andrew sullivan for supervisor (district 5)

Important: Details on my Supervisorial campaign are now at sulli.info.  I'm keeping this here as well but won't be updating it.

I'm running for Supervisor in San Francisco's District 5.
  Why?

San Francisco needs strong leadership on the Board of Supervisors to tackle difficult issues facing our city.  Our current Supervisor, Board President Matt Gonzalez, has shown that a strong voice for District 5 on the Board of Supervisors can accomplish a great deal for San Franciscans and residents of our neighborhood.  With his departure, District 5 (Western Addition, Haight Ashbury and Inner Sunset) voters will have the opportunity to choose a new representative, and I would be honored to represent our district at City Hall.

I'm an experienced advocate for reform of San Francisco government.  As Chair of Rescue Muni, I've been an advocate for better and more reliable service for Muni riders, and successfully pushed for accountability of the San Francisco Municipal Railway.  I led the campaign for Muni Reform in 1999 that culminated in Proposition E,
the successful Muni reform Charter Amendment, together with leading advocates for alternative transportation and the environment - and since that time the Municipal Railway has improved significantly in reliability.  By Rescue Muni's measurement, Muni cut delays in half from 1998 to 2002, and has continued to improve since then.

In 2003, I served on the Expenditure Plan Advisory Committee and successfully urged the Transportation Authority to include Geary Light Rail and Bus Rapid Transit projects in Proposition K.  This was the measure to renew San Francisco's sales tax for transportation, approved by 74% of the voters last fall.  Rescue Muni's many dedicated volunteers have successfully advocated many other improvements, including the Castro Shuttle, keeping BART service on the Fast Pass, expanded bus lanes, and more.   (Rescue Muni is proud to be an all-volunteer organization.)  I'm also a long-time member of the San Francisco Bicycle Coalition and am a strong supporter of the San Francisco Bike Network.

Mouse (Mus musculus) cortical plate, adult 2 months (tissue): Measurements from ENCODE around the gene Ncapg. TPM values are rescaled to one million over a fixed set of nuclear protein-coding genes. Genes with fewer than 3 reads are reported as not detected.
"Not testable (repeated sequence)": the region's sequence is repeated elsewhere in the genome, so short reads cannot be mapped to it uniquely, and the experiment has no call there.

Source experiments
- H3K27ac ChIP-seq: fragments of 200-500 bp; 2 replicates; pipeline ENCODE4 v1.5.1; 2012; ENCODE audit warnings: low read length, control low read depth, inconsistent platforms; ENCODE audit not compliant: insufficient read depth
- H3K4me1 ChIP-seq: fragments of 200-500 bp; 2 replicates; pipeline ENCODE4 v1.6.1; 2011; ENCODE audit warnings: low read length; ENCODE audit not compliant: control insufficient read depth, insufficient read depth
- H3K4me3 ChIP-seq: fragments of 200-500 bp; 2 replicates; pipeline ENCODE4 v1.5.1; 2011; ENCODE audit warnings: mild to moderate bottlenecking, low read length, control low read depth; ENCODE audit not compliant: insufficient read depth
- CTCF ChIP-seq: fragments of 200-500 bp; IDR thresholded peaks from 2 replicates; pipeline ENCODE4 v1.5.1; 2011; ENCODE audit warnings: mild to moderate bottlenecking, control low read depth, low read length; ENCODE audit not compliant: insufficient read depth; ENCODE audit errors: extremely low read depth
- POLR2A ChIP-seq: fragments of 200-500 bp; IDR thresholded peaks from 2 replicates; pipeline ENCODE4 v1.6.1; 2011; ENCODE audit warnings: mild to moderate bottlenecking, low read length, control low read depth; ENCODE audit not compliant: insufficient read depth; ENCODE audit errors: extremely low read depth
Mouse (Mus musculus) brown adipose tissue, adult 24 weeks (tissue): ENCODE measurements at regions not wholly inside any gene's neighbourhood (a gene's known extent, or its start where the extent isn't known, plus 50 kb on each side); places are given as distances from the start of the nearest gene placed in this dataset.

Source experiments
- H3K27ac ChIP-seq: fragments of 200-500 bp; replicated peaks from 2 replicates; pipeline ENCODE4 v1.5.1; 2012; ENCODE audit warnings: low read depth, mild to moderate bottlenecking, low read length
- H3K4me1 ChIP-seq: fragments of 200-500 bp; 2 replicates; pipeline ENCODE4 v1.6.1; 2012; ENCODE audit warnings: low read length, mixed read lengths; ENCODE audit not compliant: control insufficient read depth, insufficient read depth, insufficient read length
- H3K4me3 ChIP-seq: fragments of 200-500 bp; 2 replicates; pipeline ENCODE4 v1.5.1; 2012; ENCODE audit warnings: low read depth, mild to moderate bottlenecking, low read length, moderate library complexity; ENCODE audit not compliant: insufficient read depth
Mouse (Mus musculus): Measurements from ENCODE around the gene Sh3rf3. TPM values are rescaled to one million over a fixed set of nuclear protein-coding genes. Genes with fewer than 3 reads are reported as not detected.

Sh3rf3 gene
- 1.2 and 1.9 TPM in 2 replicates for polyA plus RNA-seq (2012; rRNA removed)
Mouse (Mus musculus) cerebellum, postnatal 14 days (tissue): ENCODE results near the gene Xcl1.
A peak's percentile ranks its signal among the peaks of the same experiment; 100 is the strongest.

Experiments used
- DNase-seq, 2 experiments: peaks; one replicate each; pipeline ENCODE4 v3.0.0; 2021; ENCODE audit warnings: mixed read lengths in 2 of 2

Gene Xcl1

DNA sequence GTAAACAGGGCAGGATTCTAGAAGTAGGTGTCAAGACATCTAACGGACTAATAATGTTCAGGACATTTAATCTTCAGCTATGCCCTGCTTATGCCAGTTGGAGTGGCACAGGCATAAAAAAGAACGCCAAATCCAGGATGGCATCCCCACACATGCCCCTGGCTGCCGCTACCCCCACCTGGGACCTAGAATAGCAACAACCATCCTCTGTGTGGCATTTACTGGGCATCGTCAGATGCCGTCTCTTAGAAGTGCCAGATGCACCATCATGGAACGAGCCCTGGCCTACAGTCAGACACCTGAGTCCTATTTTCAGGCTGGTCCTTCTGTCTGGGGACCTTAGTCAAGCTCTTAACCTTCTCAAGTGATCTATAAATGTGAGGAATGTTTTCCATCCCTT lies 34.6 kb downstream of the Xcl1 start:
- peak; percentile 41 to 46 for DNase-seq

I've lived in the Western Addition for nine years.  For one born and raised in the suburbs (first Arlington, VA and then Ann Arbor, MI) the vibrant urban environment that is the Western Addition (and central San Francisco more generally) was a breath of fresh air when I moved to San Francisco in 1995.  I've been involved in San Francisco issues because I love this town - and because I think it can be so much better with good leadership.  (I joined Rescue Muni largely because I was used to the service from the Metro in Washington, and I was appalled at what I saw when I moved here.)